TSA has today released two reports which provide best practice engagement principles for use by industry, government and...
23 March 2023
“Putting crumb rubber in roads is a winning circular economy formula already happening across Australia and around the world.
“It’s time for Queensland State and Local government to start mandating their roads be made using Australian crumb rubber. By not mandating locally available rubber resources for roads, Queensland risks letting its road sector fall behind on industry best practice,” says Lina Goodman, CEO of Tyre Stewardship Australia.
Across Queensland about 112,000 tonnes of tyres reach their end-of-life annually, including tyres from passenger cars, trucks, and off the road vehicles (used in mines, agriculture, and civil construction sectors).
Of this quantity, about 60% are presently collected and processed by tyre facilities concentrated in the state’s Southeast region (in metropolitan and urban areas).
Sadly, in regional and remote areas across North and Far North Queensland, it’s a different story. Recovery rates are presented with obstacles of low quantities and large distances engendering rates of recovery lower than other parts of the state and providing a perfect storm for illegal stockpiling and dumping.
In a recent workshop, representatives from local and state government, roads and civil construction and the resource recovery sector from the North and Far North regions came together to discuss solutions to increase recovery rates across regional Queensland, and local opportunities to retain the valuable resources from end-of-life tyres.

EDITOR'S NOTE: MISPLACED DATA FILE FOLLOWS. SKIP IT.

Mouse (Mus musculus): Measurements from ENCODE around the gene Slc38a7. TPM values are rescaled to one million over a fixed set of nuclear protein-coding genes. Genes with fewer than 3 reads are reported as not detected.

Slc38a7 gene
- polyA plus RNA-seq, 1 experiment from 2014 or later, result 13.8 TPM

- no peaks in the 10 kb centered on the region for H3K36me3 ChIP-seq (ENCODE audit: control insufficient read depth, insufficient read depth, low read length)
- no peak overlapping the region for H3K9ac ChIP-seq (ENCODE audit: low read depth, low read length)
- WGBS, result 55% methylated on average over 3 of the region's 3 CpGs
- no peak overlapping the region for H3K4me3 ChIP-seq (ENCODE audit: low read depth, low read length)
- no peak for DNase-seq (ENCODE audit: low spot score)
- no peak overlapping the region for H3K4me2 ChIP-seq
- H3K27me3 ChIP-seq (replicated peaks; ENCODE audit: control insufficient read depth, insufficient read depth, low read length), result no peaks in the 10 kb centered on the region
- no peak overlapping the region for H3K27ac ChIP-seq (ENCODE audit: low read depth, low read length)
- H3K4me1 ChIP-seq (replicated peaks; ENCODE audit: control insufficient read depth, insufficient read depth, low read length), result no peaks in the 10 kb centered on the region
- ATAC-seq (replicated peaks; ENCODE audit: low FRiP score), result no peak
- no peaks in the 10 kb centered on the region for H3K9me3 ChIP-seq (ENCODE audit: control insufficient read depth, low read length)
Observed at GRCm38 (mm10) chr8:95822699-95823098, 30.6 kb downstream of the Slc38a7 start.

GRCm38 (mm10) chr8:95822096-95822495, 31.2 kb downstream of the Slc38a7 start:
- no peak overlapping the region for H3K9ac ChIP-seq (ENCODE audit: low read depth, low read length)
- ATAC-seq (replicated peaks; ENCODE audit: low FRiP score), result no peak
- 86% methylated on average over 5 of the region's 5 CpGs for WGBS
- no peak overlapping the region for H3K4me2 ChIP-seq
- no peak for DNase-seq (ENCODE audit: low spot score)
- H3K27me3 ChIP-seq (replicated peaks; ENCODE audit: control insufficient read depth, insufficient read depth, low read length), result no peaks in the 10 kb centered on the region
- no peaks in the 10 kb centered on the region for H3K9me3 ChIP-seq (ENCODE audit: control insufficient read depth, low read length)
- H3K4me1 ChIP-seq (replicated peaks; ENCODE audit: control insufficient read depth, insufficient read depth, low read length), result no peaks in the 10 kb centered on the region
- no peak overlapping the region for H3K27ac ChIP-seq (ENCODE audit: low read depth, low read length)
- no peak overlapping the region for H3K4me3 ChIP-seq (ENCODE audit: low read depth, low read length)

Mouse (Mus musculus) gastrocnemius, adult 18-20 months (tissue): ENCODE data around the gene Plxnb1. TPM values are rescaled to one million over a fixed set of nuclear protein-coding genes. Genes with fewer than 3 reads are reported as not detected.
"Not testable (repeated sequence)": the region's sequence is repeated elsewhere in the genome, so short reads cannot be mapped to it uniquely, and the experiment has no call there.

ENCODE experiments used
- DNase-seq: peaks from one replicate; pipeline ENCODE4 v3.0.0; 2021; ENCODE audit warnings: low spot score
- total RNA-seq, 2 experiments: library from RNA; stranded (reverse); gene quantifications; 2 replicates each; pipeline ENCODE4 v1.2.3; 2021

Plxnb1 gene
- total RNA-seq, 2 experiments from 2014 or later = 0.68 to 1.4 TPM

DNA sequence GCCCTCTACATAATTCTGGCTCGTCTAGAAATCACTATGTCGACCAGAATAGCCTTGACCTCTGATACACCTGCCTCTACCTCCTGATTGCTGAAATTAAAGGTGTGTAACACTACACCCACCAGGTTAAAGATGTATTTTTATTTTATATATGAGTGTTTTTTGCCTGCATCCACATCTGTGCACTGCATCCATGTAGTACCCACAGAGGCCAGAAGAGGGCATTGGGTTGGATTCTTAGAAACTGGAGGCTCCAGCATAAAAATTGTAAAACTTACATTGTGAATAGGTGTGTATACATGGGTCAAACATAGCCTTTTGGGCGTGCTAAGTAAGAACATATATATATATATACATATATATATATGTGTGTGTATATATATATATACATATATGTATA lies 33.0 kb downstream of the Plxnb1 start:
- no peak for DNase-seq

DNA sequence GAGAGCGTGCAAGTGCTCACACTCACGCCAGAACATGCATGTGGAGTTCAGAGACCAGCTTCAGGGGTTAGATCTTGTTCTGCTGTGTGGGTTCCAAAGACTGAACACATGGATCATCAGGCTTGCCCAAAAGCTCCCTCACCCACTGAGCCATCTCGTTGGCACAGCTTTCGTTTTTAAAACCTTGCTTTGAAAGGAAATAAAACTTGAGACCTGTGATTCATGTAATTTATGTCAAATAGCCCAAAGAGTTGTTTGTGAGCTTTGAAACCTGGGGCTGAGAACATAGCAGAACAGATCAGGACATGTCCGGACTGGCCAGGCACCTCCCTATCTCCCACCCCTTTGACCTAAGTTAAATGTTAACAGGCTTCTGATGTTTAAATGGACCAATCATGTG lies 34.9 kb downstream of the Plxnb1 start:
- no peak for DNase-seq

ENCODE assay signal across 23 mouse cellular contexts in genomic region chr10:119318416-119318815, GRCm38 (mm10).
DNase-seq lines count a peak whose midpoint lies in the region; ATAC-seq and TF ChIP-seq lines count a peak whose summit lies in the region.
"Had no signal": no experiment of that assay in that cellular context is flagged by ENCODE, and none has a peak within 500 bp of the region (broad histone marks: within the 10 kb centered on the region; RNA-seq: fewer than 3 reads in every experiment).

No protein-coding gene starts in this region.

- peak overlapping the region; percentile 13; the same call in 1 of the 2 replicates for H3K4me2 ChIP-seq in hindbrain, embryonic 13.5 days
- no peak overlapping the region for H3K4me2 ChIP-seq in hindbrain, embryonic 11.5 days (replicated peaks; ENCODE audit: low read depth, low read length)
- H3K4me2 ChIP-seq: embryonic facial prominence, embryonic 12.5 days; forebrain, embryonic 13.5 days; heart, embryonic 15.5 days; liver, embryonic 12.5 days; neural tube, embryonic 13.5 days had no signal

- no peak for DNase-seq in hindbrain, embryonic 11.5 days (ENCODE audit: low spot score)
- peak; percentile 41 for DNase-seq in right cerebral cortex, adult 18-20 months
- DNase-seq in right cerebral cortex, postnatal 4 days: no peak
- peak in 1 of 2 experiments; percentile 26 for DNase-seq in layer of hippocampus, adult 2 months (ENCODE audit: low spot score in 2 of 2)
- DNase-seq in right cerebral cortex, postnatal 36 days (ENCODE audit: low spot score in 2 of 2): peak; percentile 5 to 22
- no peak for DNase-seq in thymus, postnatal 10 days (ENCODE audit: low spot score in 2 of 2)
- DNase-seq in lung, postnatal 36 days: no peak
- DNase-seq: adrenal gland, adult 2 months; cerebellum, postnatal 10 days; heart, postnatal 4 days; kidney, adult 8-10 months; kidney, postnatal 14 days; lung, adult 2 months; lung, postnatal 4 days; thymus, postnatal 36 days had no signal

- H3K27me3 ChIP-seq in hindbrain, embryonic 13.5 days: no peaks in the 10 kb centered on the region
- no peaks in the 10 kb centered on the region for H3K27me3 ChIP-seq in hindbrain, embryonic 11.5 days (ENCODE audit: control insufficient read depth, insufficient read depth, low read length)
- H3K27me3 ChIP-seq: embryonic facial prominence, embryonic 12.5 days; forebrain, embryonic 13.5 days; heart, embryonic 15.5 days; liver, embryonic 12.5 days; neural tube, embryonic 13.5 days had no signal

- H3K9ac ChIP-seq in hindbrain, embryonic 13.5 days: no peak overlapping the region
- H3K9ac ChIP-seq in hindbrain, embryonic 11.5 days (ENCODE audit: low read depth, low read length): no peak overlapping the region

New and existing tyre processing infrastructure and consolidated collection systems may help address the challenges associated with logistics, but the lynchpin for success was lifting investor confidence by establishing local end-markets for crumb rubber.
A recent report from the Australian Road Research Board (ARRB) demonstrated that by introducing crumb rubber instead of polymers to modify bitumen has the capacity to increase flexibility and provide resistance to reflective cracking, while it assists to avoid bleeding and instability when high contents of binder are used. When compared to unmodified bitumen, crumb rubber modified bitumen has also been found to increase durability and enhance elasticity.
Furthermore, TSA’s recent study on Greenhouse Gas Emissions (GHG) found that crumb rubber used as 15-20% of an asphalt binder in the wet process has a 7% improvement in GHG emissions compared to an average polymer modified binder (PMB). This figure is even higher when used in other applications like sprayed seal or permeable pavement.
“TSA has already committed $9 million to market development initiatives of which the roads sector has received the lion share and has the capacity to consume the volume that ensures a robust market – right across the value chain.
“I am urging Local and State Government to step up, mandate Australian crumb rubber in its roads and accept this proven circular economy solution. Industry is ready, educated and waiting to implement without hassle or risk – in fact, we now face the risk of not using this resource available to us.
“This simple step by all levels of the Queensland Government will pack a huge punch for the South West and North and Far North Queensland.” Goodman continued, “Given the extensive road network across Queensland, there is a clear path towards a circular economy starting with proactive procurement strategies by government, for the benefit of all Queenslanders.”
Globally, we see how regulated schemes can remove barriers like those experienced in regional Queensland, stimulate markets, and build a local advantage for crumb rubber. In turn, reducing market availability for rogue operators, and consequently reducing stockpiles and illegal dumping.
A win for Queensland. A win for Australia’s tyre circular economy.